The Twice cinematic universe

As they grow into their role as the defining girl group of the generation, Twice have begun to come to terms with their identity. Similar to Girls’ Generation before them, they don’t really need an identity to succeed. They represent the ideal; young women who go through all the same trials as anyone, yet do it with the veil of perfection. Twice, however, are not resting on the simplicity of being the best. Through their music videos and dances they are creating their own personal world. A world in which a group of young women dress up as their favourite movie stars, make up their own cheesy dances, and constantly drop private jokes.

Right from their debut, “Like Ooh-Aah,” Twice were borrowing from popular culture. It was a zombie story where the girls played the typical high-school archetypes: cheerleader, sporty, bad girl. From its follow ups though, they positioned themselves as not only star but viewer too.


In typical K-pop fashion, the videos for “Cheer Up” and “TT” have a litany of references, but many of them are kept general. It makes more sense in this context compared to some later work given the speed at which the scenes are cut together. In “Cheer Up,” it goes from a clear Scream callback to a fairly generic high school movie to a Sailor Moon-type scene in seconds. Each member has their own particular scene, but other members always participate in that scene with her. As well as the lack of specificity, there’s a constant connectivity that makes it much easier for the viewers to grasp the many ideas being thrown at them.

“TT” has a similar style. It’s halloween theme is filled with pirates, witches, superheroes, and fairies. Each has an obvious touchstone, but not all are clear references. It has one particular, innocuous moment that changes and defines their approach from then on though. It comes right after the first chorus and is not visual but a lyric. Jeongyeon sings “Doesn’t cheer me up at all baby.” It’s an admission of self-awareness. The Twice of “Cheer Up” are the same Twice of “TT,” and so on. They are not reinventing themselves each comeback but growing as a group of young women together.

Even when not connected directly like the “Cheer Up” lyric in “TT,” they still create memes as a way of communicating. The antennae of “Signal,” the knocking in “Knock Knock,” and the Ls in “Likey” all tell the story of their respective songs but add to the growing dimension of the Twice universe. Memes have become a primary source of communication on the internet, and Twice are clearly attuned to that. What’s different from how Twice uses these gimmicks compared to how other groups created viral dances is how they integrated them into their whole career. A viral dance usually happens for one song and is specific to that song. A meme, on the other hand, becomes a part of your language, drifting into other areas of your life regardless of if you wanted it to or not.


This is no more evident than in the choreography for “Likey.” The entire concept of “Likey” is self-reflexive. The choreography is constantly framing the girls in solos or duos, they reference almost all of their previous songs, and the videos features them filming each other and dancing alongside formations as if they were just fans. “Likey “ is a song about social media anxiety barely hidden beneath a more straightforward love song. It’s about what constantly being online does to your real life self esteem. The allusions to a relationship in the lyrics are pretty scant and could easily be replaced with no issue. Twice are singing about themselves. Problems of looking at yourself and being looked at. Problems that connects us as an audience to idols like them.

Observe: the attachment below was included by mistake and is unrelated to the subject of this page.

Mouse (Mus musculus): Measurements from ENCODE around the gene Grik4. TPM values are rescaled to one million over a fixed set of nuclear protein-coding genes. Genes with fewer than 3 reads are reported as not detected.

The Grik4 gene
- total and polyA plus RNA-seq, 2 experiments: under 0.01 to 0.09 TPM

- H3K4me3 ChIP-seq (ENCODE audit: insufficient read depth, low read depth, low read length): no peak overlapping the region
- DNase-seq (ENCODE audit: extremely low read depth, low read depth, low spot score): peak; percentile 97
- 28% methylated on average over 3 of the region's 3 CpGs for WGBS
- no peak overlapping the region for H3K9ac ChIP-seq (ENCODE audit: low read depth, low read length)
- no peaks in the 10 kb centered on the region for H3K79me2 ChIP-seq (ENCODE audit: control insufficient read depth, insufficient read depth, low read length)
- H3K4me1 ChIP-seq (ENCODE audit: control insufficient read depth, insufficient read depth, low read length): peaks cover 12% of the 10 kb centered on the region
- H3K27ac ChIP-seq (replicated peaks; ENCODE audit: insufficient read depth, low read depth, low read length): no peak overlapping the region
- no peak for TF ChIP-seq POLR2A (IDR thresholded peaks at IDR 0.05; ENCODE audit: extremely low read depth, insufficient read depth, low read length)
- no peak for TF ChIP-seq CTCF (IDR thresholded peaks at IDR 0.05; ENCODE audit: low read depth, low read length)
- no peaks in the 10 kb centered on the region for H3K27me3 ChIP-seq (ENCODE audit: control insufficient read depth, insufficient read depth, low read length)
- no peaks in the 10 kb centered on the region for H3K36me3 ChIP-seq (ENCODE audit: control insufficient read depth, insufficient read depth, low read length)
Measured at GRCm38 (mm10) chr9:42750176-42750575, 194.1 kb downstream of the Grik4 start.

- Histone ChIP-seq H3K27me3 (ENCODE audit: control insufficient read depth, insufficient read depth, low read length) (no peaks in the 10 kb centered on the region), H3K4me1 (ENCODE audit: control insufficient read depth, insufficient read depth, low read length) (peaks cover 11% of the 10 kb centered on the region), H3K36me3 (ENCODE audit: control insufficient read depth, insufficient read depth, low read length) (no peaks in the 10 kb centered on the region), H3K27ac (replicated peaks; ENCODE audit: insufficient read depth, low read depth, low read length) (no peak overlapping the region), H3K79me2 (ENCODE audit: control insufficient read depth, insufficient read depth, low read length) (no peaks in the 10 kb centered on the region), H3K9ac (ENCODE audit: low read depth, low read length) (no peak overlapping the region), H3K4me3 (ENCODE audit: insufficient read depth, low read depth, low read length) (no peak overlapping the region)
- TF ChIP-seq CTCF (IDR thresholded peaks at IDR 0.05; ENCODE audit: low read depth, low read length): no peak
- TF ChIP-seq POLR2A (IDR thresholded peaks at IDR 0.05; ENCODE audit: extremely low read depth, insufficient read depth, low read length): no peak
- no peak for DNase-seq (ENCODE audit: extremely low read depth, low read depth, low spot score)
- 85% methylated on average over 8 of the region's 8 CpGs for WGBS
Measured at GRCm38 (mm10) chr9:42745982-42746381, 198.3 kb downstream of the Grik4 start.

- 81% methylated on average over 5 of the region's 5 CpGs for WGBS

Instead of filming each other in “What is Love?” Twice are watching themselves on TV. They observe alternate versions of themselves play scenes from famous movies, the dance to Chuck Berry in Pulp Fiction, Mathilda dressing up in Leon, and best of all Dahyun in her own contact lens commercial. After two years of building their world, Twice are now comfortable enough with their identity to have much more concrete references. “What is Love?” is less a video of spotting films you know and feeling good about it but watching people you know act out these (mostly) iconic scenes. It’s even shot like a more focused version of “Cheer Up.” The transitions are similar and both give time to individual close ups for a big reaction.

Not only are they watching themselves on TV, they are also playing the extras in the scenes, watching their characters as characters. It solidifies the several planes of existence these girls live on. They are the girls who watch and the girls who are watched. In the same way that they use references in their choreography, they enjoy watching themselves. They are their own idols.

Twice’s use of callbacks and pop culture references uniquely situate them within a changing landscape of girl groups. Formally girl groups are becoming more diverse. Gone is the apparent hegemony of cute concepts, now one can look through the groups of today and find just about anything. Conceptually too there are changes going on. Similar to Twice, LOONA are creating something of a world for themselves just on a much larger scale. Yet no group has quite found how to capture the imagination of so many like Twice have. They create works that reflect their intimate day to day problems while at the same being the ideal person that makes them feel self-conscious. It’s a complex series of emotions communicated with ease through modern means. It’s easy to dismiss as vapid or childish but at its core it’s personal — almost casual— but so necessary.

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